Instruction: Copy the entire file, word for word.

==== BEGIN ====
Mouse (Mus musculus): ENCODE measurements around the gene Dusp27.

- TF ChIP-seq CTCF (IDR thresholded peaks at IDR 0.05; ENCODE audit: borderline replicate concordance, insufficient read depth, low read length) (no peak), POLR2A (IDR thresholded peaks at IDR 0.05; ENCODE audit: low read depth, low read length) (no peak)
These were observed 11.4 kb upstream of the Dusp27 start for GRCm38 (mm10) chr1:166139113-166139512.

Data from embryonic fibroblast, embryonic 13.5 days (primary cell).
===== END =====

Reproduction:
Mouse (Mus musculus): ENCODE measurements around the gene Dusp27.

- TF ChIP-seq CTCF (IDR thresholded peaks at IDR 0.05; ENCODE audit: borderline replicate concordance, insufficient read depth, low read length) (no peak), POLR2A (IDR thresholded peaks at IDR 0.05; ENCODE audit: low read depth, low read length) (no peak)
These were observed 11.4 kb upstream of the Dusp27 start for GRCm38 (mm10) chr1:166139113-166139512.

Data from embryonic fibroblast, embryonic 13.5 days (primary cell).